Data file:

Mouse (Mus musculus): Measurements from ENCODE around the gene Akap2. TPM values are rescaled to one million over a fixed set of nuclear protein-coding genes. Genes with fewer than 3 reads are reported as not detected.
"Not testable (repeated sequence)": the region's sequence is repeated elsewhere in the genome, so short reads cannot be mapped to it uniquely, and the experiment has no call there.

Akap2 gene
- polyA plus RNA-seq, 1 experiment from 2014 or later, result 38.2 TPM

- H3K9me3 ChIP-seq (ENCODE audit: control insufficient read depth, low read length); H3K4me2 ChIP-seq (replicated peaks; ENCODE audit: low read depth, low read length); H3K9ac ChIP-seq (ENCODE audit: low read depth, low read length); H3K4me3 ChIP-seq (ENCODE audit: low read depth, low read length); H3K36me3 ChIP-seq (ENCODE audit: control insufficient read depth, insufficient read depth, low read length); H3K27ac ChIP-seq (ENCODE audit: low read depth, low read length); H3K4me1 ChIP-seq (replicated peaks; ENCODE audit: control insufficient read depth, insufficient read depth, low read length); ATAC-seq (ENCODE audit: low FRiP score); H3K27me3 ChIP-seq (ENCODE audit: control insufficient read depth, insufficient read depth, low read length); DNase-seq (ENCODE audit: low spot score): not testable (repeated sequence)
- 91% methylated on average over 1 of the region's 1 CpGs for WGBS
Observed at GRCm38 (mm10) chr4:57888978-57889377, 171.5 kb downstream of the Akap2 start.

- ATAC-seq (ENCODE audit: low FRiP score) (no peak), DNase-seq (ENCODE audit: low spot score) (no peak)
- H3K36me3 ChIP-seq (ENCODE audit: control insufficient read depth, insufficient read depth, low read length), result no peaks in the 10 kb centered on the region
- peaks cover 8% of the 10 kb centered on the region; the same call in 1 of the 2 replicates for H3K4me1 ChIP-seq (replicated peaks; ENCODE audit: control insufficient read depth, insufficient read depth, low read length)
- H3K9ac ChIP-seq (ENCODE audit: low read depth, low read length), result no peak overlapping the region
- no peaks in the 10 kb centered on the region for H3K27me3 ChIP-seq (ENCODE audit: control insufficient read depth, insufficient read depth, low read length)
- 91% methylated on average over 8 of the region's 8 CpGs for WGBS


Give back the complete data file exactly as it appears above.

Mouse (Mus musculus): Measurements from ENCODE around the gene Akap2. TPM values are rescaled to one million over a fixed set of nuclear protein-coding genes. Genes with fewer than 3 reads are reported as not detected.
"Not testable (repeated sequence)": the region's sequence is repeated elsewhere in the genome, so short reads cannot be mapped to it uniquely, and the experiment has no call there.

Akap2 gene
- polyA plus RNA-seq, 1 experiment from 2014 or later, result 38.2 TPM

- H3K9me3 ChIP-seq (ENCODE audit: control insufficient read depth, low read length); H3K4me2 ChIP-seq (replicated peaks; ENCODE audit: low read depth, low read length); H3K9ac ChIP-seq (ENCODE audit: low read depth, low read length); H3K4me3 ChIP-seq (ENCODE audit: low read depth, low read length); H3K36me3 ChIP-seq (ENCODE audit: control insufficient read depth, insufficient read depth, low read length); H3K27ac ChIP-seq (ENCODE audit: low read depth, low read length); H3K4me1 ChIP-seq (replicated peaks; ENCODE audit: control insufficient read depth, insufficient read depth, low read length); ATAC-seq (ENCODE audit: low FRiP score); H3K27me3 ChIP-seq (ENCODE audit: control insufficient read depth, insufficient read depth, low read length); DNase-seq (ENCODE audit: low spot score): not testable (repeated sequence)
- 91% methylated on average over 1 of the region's 1 CpGs for WGBS
Observed at GRCm38 (mm10) chr4:57888978-57889377, 171.5 kb downstream of the Akap2 start.

- ATAC-seq (ENCODE audit: low FRiP score) (no peak), DNase-seq (ENCODE audit: low spot score) (no peak)
- H3K36me3 ChIP-seq (ENCODE audit: control insufficient read depth, insufficient read depth, low read length), result no peaks in the 10 kb centered on the region
- peaks cover 8% of the 10 kb centered on the region; the same call in 1 of the 2 replicates for H3K4me1 ChIP-seq (replicated peaks; ENCODE audit: control insufficient read depth, insufficient read depth, low read length)
- H3K9ac ChIP-seq (ENCODE audit: low read depth, low read length), result no peak overlapping the region
- no peaks in the 10 kb centered on the region for H3K27me3 ChIP-seq (ENCODE audit: control insufficient read depth, insufficient read depth, low read length)
- 91% methylated on average over 8 of the region's 8 CpGs for WGBS